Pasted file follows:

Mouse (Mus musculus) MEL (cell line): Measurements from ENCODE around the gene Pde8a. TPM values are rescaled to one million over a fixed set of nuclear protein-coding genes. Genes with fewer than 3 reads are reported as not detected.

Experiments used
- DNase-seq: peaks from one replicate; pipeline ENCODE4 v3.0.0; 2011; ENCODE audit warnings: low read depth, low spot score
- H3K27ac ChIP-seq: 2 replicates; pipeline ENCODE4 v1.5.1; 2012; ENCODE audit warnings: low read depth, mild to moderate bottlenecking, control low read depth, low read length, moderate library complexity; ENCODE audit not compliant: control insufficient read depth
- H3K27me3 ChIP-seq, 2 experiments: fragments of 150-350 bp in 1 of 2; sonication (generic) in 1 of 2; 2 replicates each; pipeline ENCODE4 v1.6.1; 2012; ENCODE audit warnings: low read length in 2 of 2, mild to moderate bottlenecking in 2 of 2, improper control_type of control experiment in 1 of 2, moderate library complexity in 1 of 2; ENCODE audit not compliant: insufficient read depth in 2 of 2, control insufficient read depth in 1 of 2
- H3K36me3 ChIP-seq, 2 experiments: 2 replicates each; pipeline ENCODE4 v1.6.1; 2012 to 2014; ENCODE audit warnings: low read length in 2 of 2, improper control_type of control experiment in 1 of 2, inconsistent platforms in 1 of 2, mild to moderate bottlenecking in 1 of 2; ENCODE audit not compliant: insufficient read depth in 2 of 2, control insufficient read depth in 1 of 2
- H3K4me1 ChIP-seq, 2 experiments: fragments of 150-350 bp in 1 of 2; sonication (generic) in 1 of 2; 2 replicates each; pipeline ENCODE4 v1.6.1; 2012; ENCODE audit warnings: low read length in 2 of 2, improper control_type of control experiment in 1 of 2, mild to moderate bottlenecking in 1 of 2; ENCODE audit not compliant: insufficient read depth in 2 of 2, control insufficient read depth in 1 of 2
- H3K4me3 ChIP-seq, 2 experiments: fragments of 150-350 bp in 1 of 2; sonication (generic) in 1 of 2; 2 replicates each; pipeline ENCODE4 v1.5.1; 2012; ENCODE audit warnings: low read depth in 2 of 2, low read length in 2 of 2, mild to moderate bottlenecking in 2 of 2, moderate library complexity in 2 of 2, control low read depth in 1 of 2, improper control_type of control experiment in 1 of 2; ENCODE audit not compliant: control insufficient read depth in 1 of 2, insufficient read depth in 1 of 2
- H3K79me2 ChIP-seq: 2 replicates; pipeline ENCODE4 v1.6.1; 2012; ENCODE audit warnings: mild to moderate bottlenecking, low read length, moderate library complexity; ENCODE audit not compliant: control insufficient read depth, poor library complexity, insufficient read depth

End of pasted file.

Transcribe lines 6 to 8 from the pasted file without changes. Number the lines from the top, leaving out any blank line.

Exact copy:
- H3K36me3 ChIP-seq, 2 experiments: 2 replicates each; pipeline ENCODE4 v1.6.1; 2012 to 2014; ENCODE audit warnings: low read length in 2 of 2, improper control_type of control experiment in 1 of 2, inconsistent platforms in 1 of 2, mild to moderate bottlenecking in 1 of 2; ENCODE audit not compliant: insufficient read depth in 2 of 2, control insufficient read depth in 1 of 2
- H3K4me1 ChIP-seq, 2 experiments: fragments of 150-350 bp in 1 of 2; sonication (generic) in 1 of 2; 2 replicates each; pipeline ENCODE4 v1.6.1; 2012; ENCODE audit warnings: low read length in 2 of 2, improper control_type of control experiment in 1 of 2, mild to moderate bottlenecking in 1 of 2; ENCODE audit not compliant: insufficient read depth in 2 of 2, control insufficient read depth in 1 of 2
- H3K4me3 ChIP-seq, 2 experiments: fragments of 150-350 bp in 1 of 2; sonication (generic) in 1 of 2; 2 replicates each; pipeline ENCODE4 v1.5.1; 2012; ENCODE audit warnings: low read depth in 2 of 2, low read length in 2 of 2, mild to moderate bottlenecking in 2 of 2, moderate library complexity in 2 of 2, control low read depth in 1 of 2, improper control_type of control experiment in 1 of 2; ENCODE audit not compliant: control insufficient read depth in 1 of 2, insufficient read depth in 1 of 2